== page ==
Tuesday, November 3, 2009

Texas Wildscapes: Gardening for Wildlife

Quite unexpectedly, I had the opportunity to enjoy Kelly Conrad Bender's Texas Wildscapes: Gardening for Wildlife (Texas A&M University Press, 2009). Bender, an urban wildlife biologist with the Texas Parks and Wildlife Department has definitely done her homework, for what began as a series of pamphlets has become an extensive guide into transforming your property into a wildlife habitat.

Don't have 1000 or even 100 acres? It doesn't matter, a series of "wildscapes" throughout a neighborhood can still create a sanctuary for an amazing variety of plant and animal life. Similar to other contemporary authors like Heather Flores (Food Not Lawns), Bender challenges us to rethink sprawling suburbia and gives us all the tools to do it!

Of course, first thing's first - Texas actually has 10 ecological regions, each vast and varied as to rainfall, temperature, and plant/wildlife. Bender describes each one, helping you determine in which you live and what plant and animal life naturally thrives there.

Next, the sky's the limit. Bender takes you through step-by-step instructions on designing your own wildscape, from mapping your property to prepping your soil to building a backyard pond, and of course includes the most important features of your wildscape - food, water, and cover.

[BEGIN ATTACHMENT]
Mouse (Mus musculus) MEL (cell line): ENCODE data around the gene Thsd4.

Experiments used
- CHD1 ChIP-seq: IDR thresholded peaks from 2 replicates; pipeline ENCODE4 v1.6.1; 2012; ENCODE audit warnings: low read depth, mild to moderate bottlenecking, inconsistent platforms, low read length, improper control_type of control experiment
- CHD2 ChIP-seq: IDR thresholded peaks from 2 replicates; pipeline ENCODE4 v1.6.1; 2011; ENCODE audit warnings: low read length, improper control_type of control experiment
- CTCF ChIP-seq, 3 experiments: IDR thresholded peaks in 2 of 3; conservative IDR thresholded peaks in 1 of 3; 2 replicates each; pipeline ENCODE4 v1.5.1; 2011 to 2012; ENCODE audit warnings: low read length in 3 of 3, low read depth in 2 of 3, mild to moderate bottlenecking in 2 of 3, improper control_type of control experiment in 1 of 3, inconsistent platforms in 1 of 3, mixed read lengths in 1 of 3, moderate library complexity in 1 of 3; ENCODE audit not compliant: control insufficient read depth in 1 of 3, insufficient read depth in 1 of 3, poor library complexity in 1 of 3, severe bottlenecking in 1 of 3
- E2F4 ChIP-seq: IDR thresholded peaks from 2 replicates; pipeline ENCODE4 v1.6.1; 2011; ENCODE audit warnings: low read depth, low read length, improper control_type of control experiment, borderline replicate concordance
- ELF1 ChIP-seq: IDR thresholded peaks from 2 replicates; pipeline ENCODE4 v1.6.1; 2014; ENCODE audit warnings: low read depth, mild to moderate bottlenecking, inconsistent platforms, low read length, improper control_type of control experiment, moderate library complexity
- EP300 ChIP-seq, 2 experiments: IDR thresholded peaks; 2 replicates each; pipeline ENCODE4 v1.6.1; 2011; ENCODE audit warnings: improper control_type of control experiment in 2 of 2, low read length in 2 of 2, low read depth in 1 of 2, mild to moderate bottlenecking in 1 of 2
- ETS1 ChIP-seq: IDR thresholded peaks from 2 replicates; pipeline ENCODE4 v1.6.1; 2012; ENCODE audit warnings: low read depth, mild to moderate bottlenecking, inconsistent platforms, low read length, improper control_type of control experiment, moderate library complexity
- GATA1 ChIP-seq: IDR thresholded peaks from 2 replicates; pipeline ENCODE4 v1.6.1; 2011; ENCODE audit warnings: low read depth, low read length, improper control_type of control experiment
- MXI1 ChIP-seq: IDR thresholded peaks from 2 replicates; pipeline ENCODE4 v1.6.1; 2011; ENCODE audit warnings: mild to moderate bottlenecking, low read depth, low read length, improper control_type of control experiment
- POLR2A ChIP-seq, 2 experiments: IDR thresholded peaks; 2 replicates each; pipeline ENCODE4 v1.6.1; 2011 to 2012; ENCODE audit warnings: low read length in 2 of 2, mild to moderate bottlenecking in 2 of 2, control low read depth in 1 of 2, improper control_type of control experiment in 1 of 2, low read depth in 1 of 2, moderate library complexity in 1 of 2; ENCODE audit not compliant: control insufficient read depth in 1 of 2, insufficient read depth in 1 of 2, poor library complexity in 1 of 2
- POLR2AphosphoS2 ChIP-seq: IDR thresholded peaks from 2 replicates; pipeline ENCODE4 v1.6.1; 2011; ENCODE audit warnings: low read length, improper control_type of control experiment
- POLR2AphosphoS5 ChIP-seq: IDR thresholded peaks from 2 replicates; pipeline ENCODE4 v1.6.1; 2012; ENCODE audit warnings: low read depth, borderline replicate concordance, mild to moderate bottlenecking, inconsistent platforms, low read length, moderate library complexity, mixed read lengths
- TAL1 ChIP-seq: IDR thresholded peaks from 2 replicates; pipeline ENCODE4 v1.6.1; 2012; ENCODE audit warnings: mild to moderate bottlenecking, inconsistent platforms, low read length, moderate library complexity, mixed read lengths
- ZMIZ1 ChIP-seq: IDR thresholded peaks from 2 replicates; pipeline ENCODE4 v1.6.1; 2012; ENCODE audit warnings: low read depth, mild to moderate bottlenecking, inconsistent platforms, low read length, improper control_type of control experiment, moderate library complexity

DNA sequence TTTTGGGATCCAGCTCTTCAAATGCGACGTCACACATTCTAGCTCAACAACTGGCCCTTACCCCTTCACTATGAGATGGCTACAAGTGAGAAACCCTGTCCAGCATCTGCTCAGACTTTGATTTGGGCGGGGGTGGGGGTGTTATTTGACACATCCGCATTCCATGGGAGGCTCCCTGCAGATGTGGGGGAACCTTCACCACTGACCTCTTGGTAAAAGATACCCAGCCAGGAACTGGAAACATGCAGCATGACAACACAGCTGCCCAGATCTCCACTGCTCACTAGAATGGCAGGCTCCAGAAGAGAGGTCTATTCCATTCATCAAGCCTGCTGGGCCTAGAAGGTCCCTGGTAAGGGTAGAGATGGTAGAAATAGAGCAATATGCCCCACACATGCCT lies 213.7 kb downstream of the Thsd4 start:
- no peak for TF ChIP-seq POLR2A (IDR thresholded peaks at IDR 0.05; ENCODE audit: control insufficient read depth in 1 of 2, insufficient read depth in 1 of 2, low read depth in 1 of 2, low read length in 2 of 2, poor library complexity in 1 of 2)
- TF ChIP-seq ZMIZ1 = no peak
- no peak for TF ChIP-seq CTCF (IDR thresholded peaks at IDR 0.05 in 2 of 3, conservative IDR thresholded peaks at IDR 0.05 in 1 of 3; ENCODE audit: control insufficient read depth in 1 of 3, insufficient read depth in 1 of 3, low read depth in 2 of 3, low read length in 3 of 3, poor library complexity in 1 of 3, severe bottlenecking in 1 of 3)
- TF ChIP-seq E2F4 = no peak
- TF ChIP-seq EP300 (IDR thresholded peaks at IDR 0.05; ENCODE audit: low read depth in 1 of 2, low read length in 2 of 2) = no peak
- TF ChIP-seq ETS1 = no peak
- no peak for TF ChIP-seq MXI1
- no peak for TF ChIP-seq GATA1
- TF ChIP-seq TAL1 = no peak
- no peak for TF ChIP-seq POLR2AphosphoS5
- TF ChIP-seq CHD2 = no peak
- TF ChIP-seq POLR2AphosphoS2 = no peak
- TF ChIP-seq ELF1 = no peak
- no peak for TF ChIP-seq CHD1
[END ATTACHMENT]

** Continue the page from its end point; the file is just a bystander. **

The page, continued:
The book concludes it's final chapters describing the native wildlife of Texas (including birds, reptiles, mammals, amphibians, insects, and spiders), how to attract them to your wildscape, and how to keep unwanted pests out. And if you still can't get enough, attached to the inside back cover of the book is a DVD that includes more extensive brochures on Texas wildlife.

To be honest, I wasn't sure what to expect when I first laid eyes on Texas Wildscapes. It wouldn't have been something I would have picked up on my own. But I was quickly entranced by this alternative to the standard lawn, the opportunity to lighten our ecological footprint by truly sharing our living space with the nature suburbia seems so intent on pushing out. Not to mention, I could immediately think of quite a few friends and family that would love to get their hands on a copy of this book. And hey, the holidays are coming, so check it out!

Rated: 5 out of 5 stars
Recommended: to the naturalist or environmentalist (or both) interested in rethinking lawn space
NOTE: In compliance with FTC regulation, I disclose that I received this book free of charge from the publisher as a review copy. However, this review is my own evaluation of the material, with no influence by the publisher or author.

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